(side 2)

1.) I Love Every Little Thing About You   (Stevie Wonder) - 3:42

Originally recorded on Stevie Wonder's "Music of My Mind" LP, Franklin's cover ditched the ballad's sweet arrangement (and a great chorus) for an arrangement with deep gospel roots that allowed her to stretch out her voice.  Nice cover, but Wonder's original was better.   rating: *** stars

2.) Sing It Again - Say It Again   (Carolyn Franklin) - 3:51

Upbeat and bouncy with some nice Cornell Dupree wah-wah guitar, ' Sing It Again' was the second tune written by sister Carolyn and was one the album standouts. - probably the tune I would have tapped as a single.  Yeah, Franklin over-sang this one as well, but she sounded like she was enjoying herself on this one.   The give and take between Franklin and the backing singers (Margaret Branch, Brenda Bryant, and Pat Smith) was a hoot.    rating: **** stars  

3.) All of These Things   (James Cleveland) - 3:54

I certainly had doubts when I saw this James Cleveland song was on the album, but give Franklin credit for turning it into a sultry song of praise.  As good as Aretha was, the real highlight came in the form of Cornell Dupree's guitar solo.  rating: *** stars

4.) You Move Me   (Glen Murdock - Mike Keck) - 6:22

Okay, I'll admit Franklin turned in amazing vocal performance on 'You Move Me', but the song itself was a sluggish, Gospel-tinged ballad only redeemed by a brief, mid-song outburst.    Served as a perfect example of the pros and cons of this album.   rating: *** stars


Atlantic released a slew of singles, but none did much on the charts:




- 1974's 'Without Love' b/w 'Don't Go Breaking My Heart' (Atlantic catalog number 45-3224) # 45 pop; # 6 R&B

- 1975's 'With Everything In Me' b/w 'Singer It Again - Say It Again' (Atlantic catalog number 45-3249) #20 R&B


The parent LP attracted positive reviews but was only a moderate seller, hitting # 57 on the pop charts and at # 6 on the R&B charts.



Genre: soul

Rating: **** (4 stars)

Title:  Spirit In the Dark

Company: Atlantic

Catalog: SD 8265

Year: 1970

Country/State: US

Grade (cover/record): VG+//VG+

Comments: --

Available: 1

Catalog ID: 191

Price: $25.00


I've always had a special place in my heart for 1970's "Spirit In the Dark".  It may sound stupid, but even though the album lacked the commercial sheen and appeal of some of her earlier albums, I attribute at least part of my affection to the fact it didn't attract the massive sales and publicity of her mid-1960s catalog (it only hit # 2 on the R&B charts and # 25 on the pop charts).  


Produced by Tom Dowd, Arif Mardin, and Jerry Wexler, as you probably guessed from the title, "Spirit In the Dark" found Franklin returning to her Gospel roots with a collection of dark and highly personal tracks (Don't Play That Song'', 'The Thrill Is Gone (From Yesterday's Kiss)' and When the Battle Is Over'').   I'm no Franklin biographer, but I remember reading that Franklin's marriage to manager Ted White was in its final stages of collapse - in July 1969 she even managed to get arrested in Detroit on a disturbing the peace charge.  This is pure speculation on my part, but the forthcoming divorce from White would clearly seem to have been a major inspiration for the collection which bounces between searing hurt, uncontained fury ('When the Battle Is Over'), and a sense of forgiveness, redemption, and hope ('That's All I Want from You').  Adding icing to the cake, for the first time in years, Franklin was prominently featured on keyboards.  People tend to forget how good a keyboard player she was ...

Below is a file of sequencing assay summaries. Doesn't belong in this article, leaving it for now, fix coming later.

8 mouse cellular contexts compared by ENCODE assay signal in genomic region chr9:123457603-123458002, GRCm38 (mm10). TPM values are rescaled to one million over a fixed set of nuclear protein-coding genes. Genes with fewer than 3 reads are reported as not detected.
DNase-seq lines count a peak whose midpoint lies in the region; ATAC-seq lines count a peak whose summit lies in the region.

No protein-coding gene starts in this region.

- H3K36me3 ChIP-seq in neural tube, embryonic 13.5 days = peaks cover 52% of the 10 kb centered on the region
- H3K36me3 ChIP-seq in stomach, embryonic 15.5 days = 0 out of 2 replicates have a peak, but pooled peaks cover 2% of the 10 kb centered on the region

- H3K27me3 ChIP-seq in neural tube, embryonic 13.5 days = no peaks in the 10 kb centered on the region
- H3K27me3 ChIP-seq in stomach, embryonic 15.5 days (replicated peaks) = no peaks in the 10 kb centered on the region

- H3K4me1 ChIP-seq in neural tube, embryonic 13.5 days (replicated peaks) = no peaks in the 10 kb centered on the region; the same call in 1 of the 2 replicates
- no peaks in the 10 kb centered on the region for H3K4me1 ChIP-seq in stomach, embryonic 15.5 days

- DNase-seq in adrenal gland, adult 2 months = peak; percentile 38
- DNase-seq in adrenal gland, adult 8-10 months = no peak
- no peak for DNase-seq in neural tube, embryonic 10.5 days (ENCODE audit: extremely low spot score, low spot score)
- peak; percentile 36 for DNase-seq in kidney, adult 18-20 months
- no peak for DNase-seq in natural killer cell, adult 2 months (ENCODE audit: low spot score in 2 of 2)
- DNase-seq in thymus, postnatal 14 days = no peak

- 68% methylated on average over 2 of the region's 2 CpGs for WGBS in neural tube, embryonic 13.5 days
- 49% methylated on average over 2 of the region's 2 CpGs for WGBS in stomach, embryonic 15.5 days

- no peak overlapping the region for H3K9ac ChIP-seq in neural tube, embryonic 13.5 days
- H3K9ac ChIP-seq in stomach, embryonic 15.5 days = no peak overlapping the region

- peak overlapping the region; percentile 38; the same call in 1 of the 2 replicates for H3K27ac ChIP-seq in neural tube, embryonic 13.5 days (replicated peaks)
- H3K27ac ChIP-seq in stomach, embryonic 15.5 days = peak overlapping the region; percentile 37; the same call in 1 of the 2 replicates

"Spirit In the Dark" track listing:

(side 1)

1.) Don't Play That Song  (Betty Nelson - Ahmet Eretegun) - 2:46

I think Ben E. King had the original hit, but Franklin's cover of 'Don't Play That Song' was even better than the original and would seem to be a clear reflection on her relationship with husband White.  The way she simply screamed the 'you lie, you lie' chorus reeked of hurt and anger.  The song also served to showcase what a talented keyboard play Franklin was.  Beautiful song and easy to see why Atlantic tapped it as a single.  For anyone interested, YouTube has a stunning clip of Franklin playing the song on a 1970 episode of Cliff Richard's English television program:   rating: **** stars

2.) The Thrill Is Gone (From Yesterday's Kiss)   (Art Benson - Dale Petite - Leo Feist) - 4:40

Geez, BB King's version of 'The Thrill Is Gone (From Yesterday's Kiss)'  had always been my benchmark for this song - well that was until I head Franklin's dark and brooding version.  I'm not even going to try to describe how good Franklin's cover was ... she turned it into the ultimate kiss-off song.  Simply stunning.  I could listen to this version for hours at a time.   rating: ***** stars

3.) Pullin'  (Aretha Franklin) - 3:32